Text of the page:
A group representing tenants is calling on the provincial government to declare a state of emergency over the lack of low-income housing in New Brunswick.
The New Brunswick Coalition for Tenants Rights issued the statement after Public Safety Minister Kris Austin quashed an emergency declaration from St. Stephen, a small community in southwest New Brunswick.
“Clearly, we are in a rapidly developing homelessness crisis — a symptom of the affordable housing crisis — and Mr. Austin refuses even to acknowledge that it is an emergency, let alone set about trying to do something about it,” said Kristi Allain, a spokesperson for the coalition, in a statement.
The Municipal District of St. Stephen declared the state of local emergency over homelessness in the community on Dec. 4, citing “the Government of New Brunswick’s failure,” as reported by the CBC.
The declaration followed the death of Adam Dickerson, who was homeless. Dickerson was reportedly found in need of immediate medical attention in a local park the previous weekend.
Mayor Allan MacEachern said between 70 and 100 people were experiencing homelessness in the community.
In a letter to the mayor, Austin reportedly stated that “no state of local emergency exists in St. Stephen, and none existed on December 4th when your council declared one to exist.”
Austin has also said that a state of emergency declaration would not help solve the problem. And in the Legislative Assembly, he blamed the federal government and “leftist agendas that are degrading our society.”
But the New Brunswick Coalition for Tenants Rights said the province has failed to act, “focussing instead on tax cuts to landlords — the largest of which saves millions each year on taxes without adding anything to the housing stock in the province.”
The coalition cited urban homelessness figures which rose from at least 358 in April 2021 to 659 in April of this year, according to the Saint John-based Human Development Council.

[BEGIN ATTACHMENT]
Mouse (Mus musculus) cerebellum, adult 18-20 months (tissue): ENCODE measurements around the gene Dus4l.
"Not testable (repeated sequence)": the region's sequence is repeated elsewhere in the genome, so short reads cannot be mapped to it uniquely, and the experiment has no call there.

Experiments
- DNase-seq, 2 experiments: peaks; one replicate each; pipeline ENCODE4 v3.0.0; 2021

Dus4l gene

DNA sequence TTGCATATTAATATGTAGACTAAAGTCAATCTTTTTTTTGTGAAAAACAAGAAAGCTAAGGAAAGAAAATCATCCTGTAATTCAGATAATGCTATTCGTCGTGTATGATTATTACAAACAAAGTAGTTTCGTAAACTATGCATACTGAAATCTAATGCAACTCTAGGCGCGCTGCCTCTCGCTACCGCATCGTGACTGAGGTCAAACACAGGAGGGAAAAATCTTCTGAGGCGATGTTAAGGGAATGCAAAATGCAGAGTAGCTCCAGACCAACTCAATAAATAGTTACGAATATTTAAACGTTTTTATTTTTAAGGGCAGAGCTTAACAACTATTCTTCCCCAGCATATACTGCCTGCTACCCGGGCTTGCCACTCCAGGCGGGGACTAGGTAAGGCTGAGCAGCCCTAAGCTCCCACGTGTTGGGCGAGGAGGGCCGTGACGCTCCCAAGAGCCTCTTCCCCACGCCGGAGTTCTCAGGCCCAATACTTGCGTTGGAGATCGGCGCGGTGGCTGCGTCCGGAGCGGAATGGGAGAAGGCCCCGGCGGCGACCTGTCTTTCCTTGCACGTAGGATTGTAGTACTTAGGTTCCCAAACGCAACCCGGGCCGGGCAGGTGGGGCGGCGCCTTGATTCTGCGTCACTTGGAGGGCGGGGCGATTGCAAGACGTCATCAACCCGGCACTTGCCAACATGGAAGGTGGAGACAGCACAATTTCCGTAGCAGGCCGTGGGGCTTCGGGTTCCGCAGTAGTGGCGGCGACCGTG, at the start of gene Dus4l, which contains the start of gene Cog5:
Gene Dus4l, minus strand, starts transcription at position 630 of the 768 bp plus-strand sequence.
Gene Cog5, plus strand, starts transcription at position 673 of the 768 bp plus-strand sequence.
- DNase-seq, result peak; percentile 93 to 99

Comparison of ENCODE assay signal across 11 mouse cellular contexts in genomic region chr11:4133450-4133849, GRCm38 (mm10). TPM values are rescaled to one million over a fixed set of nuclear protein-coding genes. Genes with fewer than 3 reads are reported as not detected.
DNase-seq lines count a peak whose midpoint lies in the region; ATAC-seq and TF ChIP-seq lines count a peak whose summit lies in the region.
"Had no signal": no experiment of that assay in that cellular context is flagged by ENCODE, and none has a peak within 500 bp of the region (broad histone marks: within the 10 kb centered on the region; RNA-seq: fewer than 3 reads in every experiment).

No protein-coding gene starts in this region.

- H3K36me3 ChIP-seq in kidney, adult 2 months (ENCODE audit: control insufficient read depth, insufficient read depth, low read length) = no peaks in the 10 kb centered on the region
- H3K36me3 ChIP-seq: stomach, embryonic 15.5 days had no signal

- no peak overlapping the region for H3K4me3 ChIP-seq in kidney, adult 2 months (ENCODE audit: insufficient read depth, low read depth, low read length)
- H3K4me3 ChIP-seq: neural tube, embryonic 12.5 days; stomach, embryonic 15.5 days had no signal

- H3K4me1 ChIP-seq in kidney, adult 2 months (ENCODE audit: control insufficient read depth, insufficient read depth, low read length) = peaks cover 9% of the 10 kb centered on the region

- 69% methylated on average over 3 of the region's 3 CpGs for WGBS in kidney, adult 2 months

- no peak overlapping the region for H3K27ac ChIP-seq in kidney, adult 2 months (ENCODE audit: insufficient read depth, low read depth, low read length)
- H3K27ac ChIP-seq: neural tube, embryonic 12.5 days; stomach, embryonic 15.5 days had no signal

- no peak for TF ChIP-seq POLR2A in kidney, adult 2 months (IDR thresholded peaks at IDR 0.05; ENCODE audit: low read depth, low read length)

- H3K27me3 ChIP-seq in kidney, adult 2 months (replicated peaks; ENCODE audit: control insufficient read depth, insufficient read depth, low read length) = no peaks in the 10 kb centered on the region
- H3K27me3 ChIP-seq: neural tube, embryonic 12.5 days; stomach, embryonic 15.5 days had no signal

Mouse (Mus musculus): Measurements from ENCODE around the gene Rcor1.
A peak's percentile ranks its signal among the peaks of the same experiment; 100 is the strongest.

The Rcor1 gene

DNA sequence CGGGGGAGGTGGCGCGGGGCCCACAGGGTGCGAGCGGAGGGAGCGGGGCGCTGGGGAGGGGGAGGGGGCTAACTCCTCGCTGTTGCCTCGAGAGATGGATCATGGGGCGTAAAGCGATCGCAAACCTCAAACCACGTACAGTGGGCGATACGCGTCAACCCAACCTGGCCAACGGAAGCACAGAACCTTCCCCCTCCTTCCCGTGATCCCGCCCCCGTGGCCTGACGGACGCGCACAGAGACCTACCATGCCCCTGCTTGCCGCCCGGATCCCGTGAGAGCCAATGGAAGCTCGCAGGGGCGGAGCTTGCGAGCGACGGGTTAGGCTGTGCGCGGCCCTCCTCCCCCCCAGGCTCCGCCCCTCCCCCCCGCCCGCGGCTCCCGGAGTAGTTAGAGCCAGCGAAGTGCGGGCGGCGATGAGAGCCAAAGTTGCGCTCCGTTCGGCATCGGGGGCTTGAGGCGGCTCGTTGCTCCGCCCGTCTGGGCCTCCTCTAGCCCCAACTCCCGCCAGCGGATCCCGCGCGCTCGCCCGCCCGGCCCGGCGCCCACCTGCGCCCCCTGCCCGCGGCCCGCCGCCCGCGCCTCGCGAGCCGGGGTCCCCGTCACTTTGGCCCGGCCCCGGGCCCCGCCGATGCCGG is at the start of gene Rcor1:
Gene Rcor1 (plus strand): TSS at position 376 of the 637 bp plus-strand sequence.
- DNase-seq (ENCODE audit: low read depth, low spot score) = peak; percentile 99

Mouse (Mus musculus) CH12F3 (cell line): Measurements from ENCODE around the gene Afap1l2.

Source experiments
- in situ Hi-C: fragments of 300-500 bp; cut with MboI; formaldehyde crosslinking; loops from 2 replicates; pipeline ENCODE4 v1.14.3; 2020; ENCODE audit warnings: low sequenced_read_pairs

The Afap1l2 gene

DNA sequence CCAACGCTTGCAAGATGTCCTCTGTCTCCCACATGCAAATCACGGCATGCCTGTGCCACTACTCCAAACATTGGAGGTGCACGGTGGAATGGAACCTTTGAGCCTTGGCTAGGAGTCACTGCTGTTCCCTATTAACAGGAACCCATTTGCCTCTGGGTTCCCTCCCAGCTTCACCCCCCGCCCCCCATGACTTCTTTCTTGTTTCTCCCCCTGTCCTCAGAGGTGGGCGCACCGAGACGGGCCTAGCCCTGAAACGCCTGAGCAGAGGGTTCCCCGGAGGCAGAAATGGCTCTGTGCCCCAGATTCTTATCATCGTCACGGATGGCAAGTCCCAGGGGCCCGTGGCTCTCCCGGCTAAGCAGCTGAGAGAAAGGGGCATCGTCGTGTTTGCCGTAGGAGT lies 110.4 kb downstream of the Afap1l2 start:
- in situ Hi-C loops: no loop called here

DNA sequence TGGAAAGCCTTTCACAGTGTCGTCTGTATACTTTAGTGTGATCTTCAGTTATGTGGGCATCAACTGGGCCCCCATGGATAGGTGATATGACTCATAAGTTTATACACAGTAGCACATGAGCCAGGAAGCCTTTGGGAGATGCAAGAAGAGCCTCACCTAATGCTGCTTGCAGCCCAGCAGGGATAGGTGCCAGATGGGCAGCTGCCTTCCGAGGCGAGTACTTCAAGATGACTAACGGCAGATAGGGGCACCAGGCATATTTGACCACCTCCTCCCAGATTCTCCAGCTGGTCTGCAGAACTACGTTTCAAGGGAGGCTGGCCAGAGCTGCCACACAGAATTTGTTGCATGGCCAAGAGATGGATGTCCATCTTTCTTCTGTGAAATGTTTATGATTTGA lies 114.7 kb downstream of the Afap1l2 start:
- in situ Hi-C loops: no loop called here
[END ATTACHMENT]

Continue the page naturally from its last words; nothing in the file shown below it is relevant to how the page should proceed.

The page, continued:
That figure had reached 812 by November.
The coalition also pointed to “record increases in food insecurity” at New Brunswick food banks, citing recent data from Food Banks Canada.
The coalition has called for rent control legislation, saying it would help to halt the loss of affordable housing in New Brunswick.
The Higgs government implemented a rent cap temporarily in 2022, but it expired at the end of the year.
Rental inflation in New Brunswick has, since then, increased by over nine per cent, according to the coalition, “double the rate of inflation and significantly higher than the majority of Canadians, who live in rent-controlled provinces.”
In July, the province announced its housing strategy, titled Housing for All (PDF), which introduced measures such as a rent bank and a “direct-to-tenant benefit,” but without any rent control measures.
Amid controversy over the state of emergency declaration last week, the province issued a six-month update on measures taken since the plan was announced.
Social Development Minister Jill Green said the province would launch its new rent bank, which will provide grants to renters facing “temporary, unexpected financial hardships.” Applications will be accepted starting on Wednesday.
Meanwhile, the coalition stated that New Brunswick loses an average of 33 units of housing affordable for people on low incomes every week, as investors “reposition” housing stock to generate higher incomes.
The group also noted that growth in the waiting list for subsidized housing over the past year alone has massively surpassed the planned construction of 380 new subsidized units.
“In September 2022, the list was reported as 8,700 households,” the coalition stated.
“At the end of June this past year, Minister Jill Green acknowledged the list had grown to above 11,000 households.”